The district has not been represented by a Republican since 1923. But Weiner’s departure, coupled with voter discontent over President Obama’s handling of the economy, could change that Tuesday when the district votes in a special election to fill the seat.
“If Turner wins, it’s going to be perceived to be, and in some sense really will be, a referendum on Obama,” said Douglas Muzzio, professor of public affairs at Baruch College in New York.
As Obama struggles to gain footing on a wobbly economy, his party has begun a frantic effort to avoid the embarrassment of losing the seat.
“Democrats need to keep this seat just to save face,” Malone said. “Not only is the money flowing, but all of these elected [Democratic] officials, they’re all asking their staff members if they could take time out to go campaign for Weprin.”
The Democratic Congressional Campaign Committee invested about $500,000 on a last-minute advertising campaign. House Majority PAC, a Democratic super PAC, has spent at least $100,000 to run its own ad assailing Turner for his “tea party” ties.
That’s a lot of money in a race in which the candidates had raised $654,755 combined by late August.
Turner’s campaign got a small boost from the National Organization for Marriage. The group pledged to spend $75,000 to oppose Weprin, who in June voted for the bill that legalized same-sex marriage in New York.
National Republican Party groups had yet to spend significantly on the race, suggesting that the party might have less faith in Turner than his late boost in the polls might suggest. But even a close race — Turner won just 39% of the vote in his run against Weiner in 2010 — would be enough to embarrass Democrats.
“Even if Turner comes up short, it’s sort of a feather in the cap of the Republican Party,” Malone said.
Well, now Democrats aren’t just “embarassed.” They’re crunched like the nasty little disease-carrying roaches they are.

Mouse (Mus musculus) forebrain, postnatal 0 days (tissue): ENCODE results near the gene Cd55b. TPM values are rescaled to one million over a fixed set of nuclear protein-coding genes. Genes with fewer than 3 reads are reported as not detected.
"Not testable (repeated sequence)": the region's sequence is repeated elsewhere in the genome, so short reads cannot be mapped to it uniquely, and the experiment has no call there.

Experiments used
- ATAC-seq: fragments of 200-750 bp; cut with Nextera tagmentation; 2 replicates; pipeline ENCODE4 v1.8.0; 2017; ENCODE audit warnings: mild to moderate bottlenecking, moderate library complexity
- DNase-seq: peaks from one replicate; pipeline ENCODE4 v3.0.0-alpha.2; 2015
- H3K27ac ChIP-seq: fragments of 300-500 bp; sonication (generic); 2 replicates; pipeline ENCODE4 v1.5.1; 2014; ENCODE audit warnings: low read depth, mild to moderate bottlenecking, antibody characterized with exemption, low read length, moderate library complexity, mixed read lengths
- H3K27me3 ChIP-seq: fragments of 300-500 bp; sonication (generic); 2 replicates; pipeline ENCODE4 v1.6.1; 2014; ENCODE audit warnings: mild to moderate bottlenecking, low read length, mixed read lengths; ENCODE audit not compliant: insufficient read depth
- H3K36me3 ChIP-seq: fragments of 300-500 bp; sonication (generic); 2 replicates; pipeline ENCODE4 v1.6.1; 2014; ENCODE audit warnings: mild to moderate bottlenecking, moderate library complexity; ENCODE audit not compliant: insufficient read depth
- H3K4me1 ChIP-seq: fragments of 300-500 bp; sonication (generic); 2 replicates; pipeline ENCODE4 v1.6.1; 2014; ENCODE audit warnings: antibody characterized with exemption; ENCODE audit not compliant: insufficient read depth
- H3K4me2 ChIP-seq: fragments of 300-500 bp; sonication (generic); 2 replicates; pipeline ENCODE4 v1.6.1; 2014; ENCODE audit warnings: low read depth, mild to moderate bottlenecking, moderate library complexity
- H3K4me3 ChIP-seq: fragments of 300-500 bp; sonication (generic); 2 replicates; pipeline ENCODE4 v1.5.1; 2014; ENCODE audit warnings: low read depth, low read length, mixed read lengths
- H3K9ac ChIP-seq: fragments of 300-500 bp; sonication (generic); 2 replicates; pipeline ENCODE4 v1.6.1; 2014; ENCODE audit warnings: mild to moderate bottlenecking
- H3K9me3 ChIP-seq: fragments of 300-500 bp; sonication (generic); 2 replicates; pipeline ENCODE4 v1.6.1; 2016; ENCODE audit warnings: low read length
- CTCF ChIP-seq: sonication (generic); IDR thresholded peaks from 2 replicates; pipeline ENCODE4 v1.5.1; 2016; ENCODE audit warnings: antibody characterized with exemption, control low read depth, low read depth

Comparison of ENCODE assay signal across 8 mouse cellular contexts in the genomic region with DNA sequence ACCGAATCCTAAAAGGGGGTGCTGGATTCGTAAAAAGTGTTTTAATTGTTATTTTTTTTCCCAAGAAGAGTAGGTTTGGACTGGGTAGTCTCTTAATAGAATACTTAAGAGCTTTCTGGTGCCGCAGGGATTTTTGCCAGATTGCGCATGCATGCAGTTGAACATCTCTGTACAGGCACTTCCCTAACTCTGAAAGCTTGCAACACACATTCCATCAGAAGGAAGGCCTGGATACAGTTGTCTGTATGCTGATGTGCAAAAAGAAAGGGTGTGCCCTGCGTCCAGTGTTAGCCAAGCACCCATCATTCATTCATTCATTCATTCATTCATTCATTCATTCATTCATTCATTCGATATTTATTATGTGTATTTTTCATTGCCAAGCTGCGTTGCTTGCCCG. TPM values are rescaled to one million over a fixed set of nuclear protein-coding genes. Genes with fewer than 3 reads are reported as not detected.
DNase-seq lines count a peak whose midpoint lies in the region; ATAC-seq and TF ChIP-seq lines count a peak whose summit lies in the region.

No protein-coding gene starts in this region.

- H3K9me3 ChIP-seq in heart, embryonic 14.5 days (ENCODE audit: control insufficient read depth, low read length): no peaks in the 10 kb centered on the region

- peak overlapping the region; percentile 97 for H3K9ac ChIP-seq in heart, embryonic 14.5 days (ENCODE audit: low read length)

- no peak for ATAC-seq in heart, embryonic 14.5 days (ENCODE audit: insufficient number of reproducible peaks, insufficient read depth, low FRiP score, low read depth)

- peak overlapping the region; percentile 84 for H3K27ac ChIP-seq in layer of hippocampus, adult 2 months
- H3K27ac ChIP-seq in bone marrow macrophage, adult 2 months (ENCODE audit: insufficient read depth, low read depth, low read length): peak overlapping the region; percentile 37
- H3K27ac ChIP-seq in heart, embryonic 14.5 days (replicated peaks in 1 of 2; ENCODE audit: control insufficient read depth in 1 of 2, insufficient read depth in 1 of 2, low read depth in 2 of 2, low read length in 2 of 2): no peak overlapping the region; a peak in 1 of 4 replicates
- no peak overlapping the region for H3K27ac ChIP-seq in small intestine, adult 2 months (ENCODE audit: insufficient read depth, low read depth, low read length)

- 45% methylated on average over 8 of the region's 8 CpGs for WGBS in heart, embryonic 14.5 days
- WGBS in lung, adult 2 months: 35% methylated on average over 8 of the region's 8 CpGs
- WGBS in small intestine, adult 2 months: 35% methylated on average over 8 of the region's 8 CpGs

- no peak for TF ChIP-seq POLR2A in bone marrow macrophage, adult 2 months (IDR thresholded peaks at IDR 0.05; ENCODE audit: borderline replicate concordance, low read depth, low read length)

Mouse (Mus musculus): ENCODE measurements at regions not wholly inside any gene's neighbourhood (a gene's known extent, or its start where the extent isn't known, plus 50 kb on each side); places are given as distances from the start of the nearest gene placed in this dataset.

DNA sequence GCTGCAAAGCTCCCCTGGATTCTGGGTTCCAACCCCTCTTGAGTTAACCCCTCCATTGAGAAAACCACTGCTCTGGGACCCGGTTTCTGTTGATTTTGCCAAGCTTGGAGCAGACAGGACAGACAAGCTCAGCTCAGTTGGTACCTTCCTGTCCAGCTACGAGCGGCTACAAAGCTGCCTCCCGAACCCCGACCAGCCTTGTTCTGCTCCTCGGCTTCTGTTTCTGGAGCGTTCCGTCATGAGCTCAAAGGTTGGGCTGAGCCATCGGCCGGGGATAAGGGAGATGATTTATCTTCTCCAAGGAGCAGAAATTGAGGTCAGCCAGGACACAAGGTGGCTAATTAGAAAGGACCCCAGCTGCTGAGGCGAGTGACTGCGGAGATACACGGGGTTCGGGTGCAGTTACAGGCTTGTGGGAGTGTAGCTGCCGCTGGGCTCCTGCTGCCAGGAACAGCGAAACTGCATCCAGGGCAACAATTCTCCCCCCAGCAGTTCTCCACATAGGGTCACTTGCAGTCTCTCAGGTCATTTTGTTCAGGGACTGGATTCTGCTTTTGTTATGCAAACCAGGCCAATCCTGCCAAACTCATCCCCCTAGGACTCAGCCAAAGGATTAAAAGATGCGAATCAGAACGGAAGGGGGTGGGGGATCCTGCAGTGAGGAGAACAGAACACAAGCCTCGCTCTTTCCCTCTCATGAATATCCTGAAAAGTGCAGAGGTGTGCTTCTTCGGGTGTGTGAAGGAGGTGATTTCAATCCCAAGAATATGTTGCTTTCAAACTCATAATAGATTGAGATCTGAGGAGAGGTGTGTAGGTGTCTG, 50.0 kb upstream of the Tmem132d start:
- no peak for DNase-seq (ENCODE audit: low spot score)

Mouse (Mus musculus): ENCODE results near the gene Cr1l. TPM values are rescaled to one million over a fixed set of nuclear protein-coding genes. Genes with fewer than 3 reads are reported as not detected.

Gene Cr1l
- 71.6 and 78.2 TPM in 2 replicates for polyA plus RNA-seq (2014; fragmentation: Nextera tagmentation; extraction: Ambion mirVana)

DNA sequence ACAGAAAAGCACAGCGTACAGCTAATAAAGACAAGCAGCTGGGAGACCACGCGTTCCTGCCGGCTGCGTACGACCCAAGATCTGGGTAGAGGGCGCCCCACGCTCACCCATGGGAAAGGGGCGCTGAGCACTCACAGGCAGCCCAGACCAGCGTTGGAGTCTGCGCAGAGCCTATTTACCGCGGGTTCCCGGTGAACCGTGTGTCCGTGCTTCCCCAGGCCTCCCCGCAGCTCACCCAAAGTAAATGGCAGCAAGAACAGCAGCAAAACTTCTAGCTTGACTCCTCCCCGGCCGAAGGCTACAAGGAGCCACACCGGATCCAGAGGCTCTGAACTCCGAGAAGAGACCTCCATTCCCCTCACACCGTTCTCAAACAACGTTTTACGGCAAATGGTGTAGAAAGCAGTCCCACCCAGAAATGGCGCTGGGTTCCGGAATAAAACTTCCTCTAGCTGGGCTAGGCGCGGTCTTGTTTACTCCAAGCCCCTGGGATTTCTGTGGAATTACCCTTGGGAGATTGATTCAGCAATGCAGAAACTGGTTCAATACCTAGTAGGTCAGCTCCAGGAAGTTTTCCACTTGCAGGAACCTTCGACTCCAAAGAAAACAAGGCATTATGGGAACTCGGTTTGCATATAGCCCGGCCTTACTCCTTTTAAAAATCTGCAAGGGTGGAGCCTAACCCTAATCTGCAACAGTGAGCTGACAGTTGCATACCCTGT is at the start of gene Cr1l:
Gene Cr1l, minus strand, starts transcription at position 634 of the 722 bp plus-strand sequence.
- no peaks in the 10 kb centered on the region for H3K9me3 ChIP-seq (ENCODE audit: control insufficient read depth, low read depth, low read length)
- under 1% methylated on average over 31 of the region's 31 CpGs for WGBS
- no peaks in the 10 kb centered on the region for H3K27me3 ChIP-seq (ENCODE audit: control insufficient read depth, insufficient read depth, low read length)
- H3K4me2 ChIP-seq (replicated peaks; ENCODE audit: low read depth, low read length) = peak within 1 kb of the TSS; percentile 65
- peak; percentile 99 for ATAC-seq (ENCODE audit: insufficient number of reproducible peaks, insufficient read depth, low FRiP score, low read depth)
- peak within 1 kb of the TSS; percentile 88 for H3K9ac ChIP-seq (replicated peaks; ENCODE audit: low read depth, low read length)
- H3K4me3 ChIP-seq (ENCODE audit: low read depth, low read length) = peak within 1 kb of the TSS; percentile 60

Not only did Democrats lose the seat, but they lost it to a guy who “launched conservativer provacateur Rush Limbaugh’s talk show.”
Even with a 3-1 advantage in Democrat regirstration over Republican registration, it wasn’t really even close:
With about 70 percent of precincts reporting late Tuesday, Turner had 53 percent of the vote to Weprin’s 47 percent.
The also überliberal Washington Post wrote it up thus:
Republican Bob Turner wins New York special election
Posted by Rachel Weinerat 11:58 PM ET, 09/13/2011
Businessman Bob Turner (R) defeated state Assemblyman David Weprin (D) in the special election for the House seat held by former New York Rep. Anthony Weiner (D).
Turner’s victory is regarded as an upset given the Democratic history of the 9th district, which takes in portions of Brooklyn and Queens, as well as the fact that President Obama carried the seat by 11 points in 2008.
“New Yorkers put Washington Democrats on notice that voters are losing confidence in a President whose policies assault job-creators and affront Israel,” said National Republican Congressional Committee Chairman Pete Sessions (R-Texas) in a statement after Turner’s win.
Republican Bob Turner won a New York seat that Democrats expected to hold.
Although the district may well be eliminated by Empire State line-drawers tasked with cutting down New York’s congressional delegation by two seat before 2012, the result will buoy Republicans hopes heading into 2012 and spur anxiety among Democrats.